Porsche Mission E Concept
The future of electric cars for practical transportation relies to some degree on the future of DC fast charging, and how it develops over the next decade.
As in other spheres of electrifying transport, Tesla Motors has pointed the way to one vision of the future with its expanding network of Supercharger fast-charging sites. But Tesla's network is only usable by Tesla cars.
The two standards for fast charging used by every other electric car are CHAdeMO (used by Nissan, Mitsubishi, and Kia) and the Combined Charging System, or CCS, protocol (used by all U.S. makers, except Tesla, and all German makers).
And Porsche, among others, has some definite ideas on how the CCS standard should evolve beyond its current 50-kilowatt limit.
The participants in the Society of Automotive Engineers working group for an upgraded version of CCS have already indicated their goal is to take it to 150 kw, in line with the current Supercharger at 145 kw.
Porsche also wants to boost the voltage, from its current rate of about 400 volts to 800 volts—which would effectively halve the time to recharge a battery to 80 percent of capacity, from the current 30 minute to 15 minutes.
Total charging time required for 250-mile (400-km) trip at various charging rates
That's fast enough to allow an owner to plug in, visit the facilities, buy water or coffee, and be done with a charge.
In its Porsche Engineering Magazine, the carmaker wrote about its proposed 800-volt system, which it has long said will be launched in tandem with the production version of its sleek Mission E electric sedan—first shown as a concept at last year's Frankfurt Motor Show.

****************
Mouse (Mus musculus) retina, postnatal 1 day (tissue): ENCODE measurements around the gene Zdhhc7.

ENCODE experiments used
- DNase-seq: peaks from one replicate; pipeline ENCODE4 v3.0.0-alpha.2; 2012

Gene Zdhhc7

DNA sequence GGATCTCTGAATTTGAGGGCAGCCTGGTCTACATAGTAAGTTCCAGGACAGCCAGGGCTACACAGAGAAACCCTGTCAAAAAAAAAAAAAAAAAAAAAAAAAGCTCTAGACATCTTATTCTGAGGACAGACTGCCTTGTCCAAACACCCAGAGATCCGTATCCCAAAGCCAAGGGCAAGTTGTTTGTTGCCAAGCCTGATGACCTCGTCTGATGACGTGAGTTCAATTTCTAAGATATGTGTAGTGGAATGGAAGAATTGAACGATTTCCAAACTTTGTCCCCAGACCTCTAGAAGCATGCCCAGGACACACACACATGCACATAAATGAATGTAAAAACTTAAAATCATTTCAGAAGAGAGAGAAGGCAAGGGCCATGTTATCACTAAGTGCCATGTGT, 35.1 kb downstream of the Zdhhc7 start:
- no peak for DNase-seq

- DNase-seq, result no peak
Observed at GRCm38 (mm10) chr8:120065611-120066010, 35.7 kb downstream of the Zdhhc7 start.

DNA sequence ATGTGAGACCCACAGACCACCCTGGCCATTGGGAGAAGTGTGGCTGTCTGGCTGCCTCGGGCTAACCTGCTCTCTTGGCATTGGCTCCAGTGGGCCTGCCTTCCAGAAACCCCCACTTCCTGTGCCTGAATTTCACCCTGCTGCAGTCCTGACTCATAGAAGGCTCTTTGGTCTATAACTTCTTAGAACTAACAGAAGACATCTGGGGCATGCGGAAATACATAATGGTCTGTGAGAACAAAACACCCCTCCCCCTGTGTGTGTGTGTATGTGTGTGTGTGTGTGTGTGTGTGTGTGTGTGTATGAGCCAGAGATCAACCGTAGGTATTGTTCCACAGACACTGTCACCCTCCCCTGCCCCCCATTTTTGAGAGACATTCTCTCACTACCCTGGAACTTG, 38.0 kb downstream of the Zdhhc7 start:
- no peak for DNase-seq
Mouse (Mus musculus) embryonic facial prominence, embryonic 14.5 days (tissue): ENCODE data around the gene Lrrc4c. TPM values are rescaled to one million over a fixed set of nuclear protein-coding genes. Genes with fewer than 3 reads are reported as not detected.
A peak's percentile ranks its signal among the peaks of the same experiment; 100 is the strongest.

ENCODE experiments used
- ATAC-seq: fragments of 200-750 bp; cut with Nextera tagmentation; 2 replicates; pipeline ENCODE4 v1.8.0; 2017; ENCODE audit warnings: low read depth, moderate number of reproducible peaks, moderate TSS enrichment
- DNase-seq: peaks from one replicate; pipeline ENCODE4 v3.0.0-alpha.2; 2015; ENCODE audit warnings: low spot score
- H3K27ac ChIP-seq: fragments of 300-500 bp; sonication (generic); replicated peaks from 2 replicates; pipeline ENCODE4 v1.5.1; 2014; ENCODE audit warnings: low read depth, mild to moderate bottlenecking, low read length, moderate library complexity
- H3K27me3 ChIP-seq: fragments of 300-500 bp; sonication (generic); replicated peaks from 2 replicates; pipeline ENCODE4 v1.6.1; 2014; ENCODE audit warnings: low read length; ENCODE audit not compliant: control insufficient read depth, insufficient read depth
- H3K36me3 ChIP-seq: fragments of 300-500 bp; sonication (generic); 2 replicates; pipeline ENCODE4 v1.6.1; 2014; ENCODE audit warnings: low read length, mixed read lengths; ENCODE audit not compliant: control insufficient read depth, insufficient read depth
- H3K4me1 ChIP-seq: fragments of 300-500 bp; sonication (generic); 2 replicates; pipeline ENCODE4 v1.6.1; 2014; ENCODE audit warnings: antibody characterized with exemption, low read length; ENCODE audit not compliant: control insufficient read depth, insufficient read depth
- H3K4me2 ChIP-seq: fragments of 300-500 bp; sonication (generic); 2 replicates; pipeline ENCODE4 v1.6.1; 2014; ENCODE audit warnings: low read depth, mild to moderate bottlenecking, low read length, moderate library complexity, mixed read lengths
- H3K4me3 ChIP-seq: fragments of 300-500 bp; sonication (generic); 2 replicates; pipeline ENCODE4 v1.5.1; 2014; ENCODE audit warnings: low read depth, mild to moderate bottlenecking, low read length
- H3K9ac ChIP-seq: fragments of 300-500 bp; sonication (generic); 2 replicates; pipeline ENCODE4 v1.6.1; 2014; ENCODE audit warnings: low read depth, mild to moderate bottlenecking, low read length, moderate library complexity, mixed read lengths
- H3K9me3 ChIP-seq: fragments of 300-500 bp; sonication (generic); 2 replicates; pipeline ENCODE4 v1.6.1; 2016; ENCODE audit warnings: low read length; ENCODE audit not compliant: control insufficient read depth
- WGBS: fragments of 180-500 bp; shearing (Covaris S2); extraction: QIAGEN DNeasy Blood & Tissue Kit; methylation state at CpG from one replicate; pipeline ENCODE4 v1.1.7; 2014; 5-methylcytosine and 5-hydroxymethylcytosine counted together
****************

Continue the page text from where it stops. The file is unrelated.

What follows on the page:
The goal, the sports-car and luxury sedan maker suggests, should be to cut charging time to roughly the same period as refueling a gasoline vehicle—15 minutes or less—for roughly the same range.
But this will likely require liquid cooling of the charging cable, a concept Tesla has also experimented with, to prevent overheating of the charging pins.
Adding some linguistic confusion to the mix of gasoline terms adapted to electric-car usage (e.g. Supercharging), the carmaker calls this theoretical system Porsche Turbo Charging.
Porsche repeatedly stresses the need for a charging stop on long-distance trips to mimic the experience of a fueling stop (though, presumably, without the vapors and potential spills of liquid hydrocarbons).
Total time required for 250-mile (400-km) trip on fuel or charging rates
It suggests that payment can be made while the driver is doing other things during that 15 minutes, perhaps via mobile-phone app. None of this will come cheap, however. "The requisite investments for charging stations are ... relatively high," it says. Backward compatibility is a must for today's vehicles equipped with CCS, it notes.
"The interface to the vehicle is functionally and geometrically adapted to the CCS charging standard (Combined Charging System) and completely downward compatible," Porsche writes. Further, if standards can be established for the electrical equipment to provide the necessary power, it notes, various ways to charge different kinds of vehicles could be connected to it.
"Only the interface to the vehicle has to be adapted," Porsche suggests, "which would enable such options as inductive charging and charging via a pantograph for electric buses and commercial vehicles."
At the moment, there seems to be broad agreement that liquid cooling of charging cables may be required in future DC fast-charging stations. Backward compatibility will clearly be required for cars already on the road, and many advocates agree that the shorter the time spent fast-charging on long trips, the better. Beyond that, automakers and equipment providers are now politicking furiously at standards meetings and beyond. Given that Porsche's owner, the VW Group, has just committed to spend $2 billion toward a U.S. network of zero-emission vehicle charging and fueling stations, it may be wise to pay attention to Porsche's design concepts as they're fleshed out.